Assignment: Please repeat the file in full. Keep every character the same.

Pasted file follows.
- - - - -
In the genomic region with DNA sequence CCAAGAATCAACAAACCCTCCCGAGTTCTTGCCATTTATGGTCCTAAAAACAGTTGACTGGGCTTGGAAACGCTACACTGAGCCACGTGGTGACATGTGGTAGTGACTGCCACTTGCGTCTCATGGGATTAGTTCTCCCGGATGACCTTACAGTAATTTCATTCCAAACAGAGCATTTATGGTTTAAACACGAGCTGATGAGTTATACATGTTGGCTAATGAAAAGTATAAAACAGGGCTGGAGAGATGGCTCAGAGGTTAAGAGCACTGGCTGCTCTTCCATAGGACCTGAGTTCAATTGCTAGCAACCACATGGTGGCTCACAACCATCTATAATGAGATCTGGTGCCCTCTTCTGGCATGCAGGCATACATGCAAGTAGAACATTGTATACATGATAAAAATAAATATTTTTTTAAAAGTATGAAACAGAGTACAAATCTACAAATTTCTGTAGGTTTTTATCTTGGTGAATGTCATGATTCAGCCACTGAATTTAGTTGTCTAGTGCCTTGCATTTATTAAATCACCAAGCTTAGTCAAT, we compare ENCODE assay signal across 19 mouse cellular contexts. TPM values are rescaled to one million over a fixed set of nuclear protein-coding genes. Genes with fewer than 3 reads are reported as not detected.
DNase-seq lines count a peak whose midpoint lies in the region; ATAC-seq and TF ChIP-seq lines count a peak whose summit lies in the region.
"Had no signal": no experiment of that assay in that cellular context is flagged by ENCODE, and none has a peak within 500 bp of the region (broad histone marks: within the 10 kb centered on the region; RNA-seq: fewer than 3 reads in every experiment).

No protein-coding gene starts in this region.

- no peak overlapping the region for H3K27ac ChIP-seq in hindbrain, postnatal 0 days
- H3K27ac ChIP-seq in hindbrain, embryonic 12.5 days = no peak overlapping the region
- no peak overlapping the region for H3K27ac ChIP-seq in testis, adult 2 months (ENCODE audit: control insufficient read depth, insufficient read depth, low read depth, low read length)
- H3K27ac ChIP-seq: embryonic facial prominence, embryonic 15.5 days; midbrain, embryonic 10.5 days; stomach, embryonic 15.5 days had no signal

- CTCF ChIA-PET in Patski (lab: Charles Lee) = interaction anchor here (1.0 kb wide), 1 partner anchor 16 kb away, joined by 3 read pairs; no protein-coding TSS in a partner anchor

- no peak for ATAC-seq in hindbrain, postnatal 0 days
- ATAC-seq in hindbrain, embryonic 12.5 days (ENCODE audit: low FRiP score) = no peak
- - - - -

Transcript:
In the genomic region with DNA sequence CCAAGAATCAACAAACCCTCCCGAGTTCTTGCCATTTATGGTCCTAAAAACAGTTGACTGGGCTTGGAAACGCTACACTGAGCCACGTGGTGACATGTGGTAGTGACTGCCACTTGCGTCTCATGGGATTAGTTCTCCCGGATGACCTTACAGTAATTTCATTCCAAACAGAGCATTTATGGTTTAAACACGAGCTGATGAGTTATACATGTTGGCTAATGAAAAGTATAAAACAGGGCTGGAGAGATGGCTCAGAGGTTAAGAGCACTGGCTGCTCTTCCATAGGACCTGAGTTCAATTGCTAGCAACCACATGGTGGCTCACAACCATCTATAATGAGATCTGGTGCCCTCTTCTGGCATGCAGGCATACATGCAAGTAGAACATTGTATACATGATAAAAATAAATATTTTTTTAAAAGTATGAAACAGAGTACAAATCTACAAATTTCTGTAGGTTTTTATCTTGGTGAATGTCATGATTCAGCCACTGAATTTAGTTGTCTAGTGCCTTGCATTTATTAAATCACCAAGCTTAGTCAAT, we compare ENCODE assay signal across 19 mouse cellular contexts. TPM values are rescaled to one million over a fixed set of nuclear protein-coding genes. Genes with fewer than 3 reads are reported as not detected.
DNase-seq lines count a peak whose midpoint lies in the region; ATAC-seq and TF ChIP-seq lines count a peak whose summit lies in the region.
"Had no signal": no experiment of that assay in that cellular context is flagged by ENCODE, and none has a peak within 500 bp of the region (broad histone marks: within the 10 kb centered on the region; RNA-seq: fewer than 3 reads in every experiment).

No protein-coding gene starts in this region.

- no peak overlapping the region for H3K27ac ChIP-seq in hindbrain, postnatal 0 days
- H3K27ac ChIP-seq in hindbrain, embryonic 12.5 days = no peak overlapping the region
- no peak overlapping the region for H3K27ac ChIP-seq in testis, adult 2 months (ENCODE audit: control insufficient read depth, insufficient read depth, low read depth, low read length)
- H3K27ac ChIP-seq: embryonic facial prominence, embryonic 15.5 days; midbrain, embryonic 10.5 days; stomach, embryonic 15.5 days had no signal

- CTCF ChIA-PET in Patski (lab: Charles Lee) = interaction anchor here (1.0 kb wide), 1 partner anchor 16 kb away, joined by 3 read pairs; no protein-coding TSS in a partner anchor

- no peak for ATAC-seq in hindbrain, postnatal 0 days
- ATAC-seq in hindbrain, embryonic 12.5 days (ENCODE audit: low FRiP score) = no peak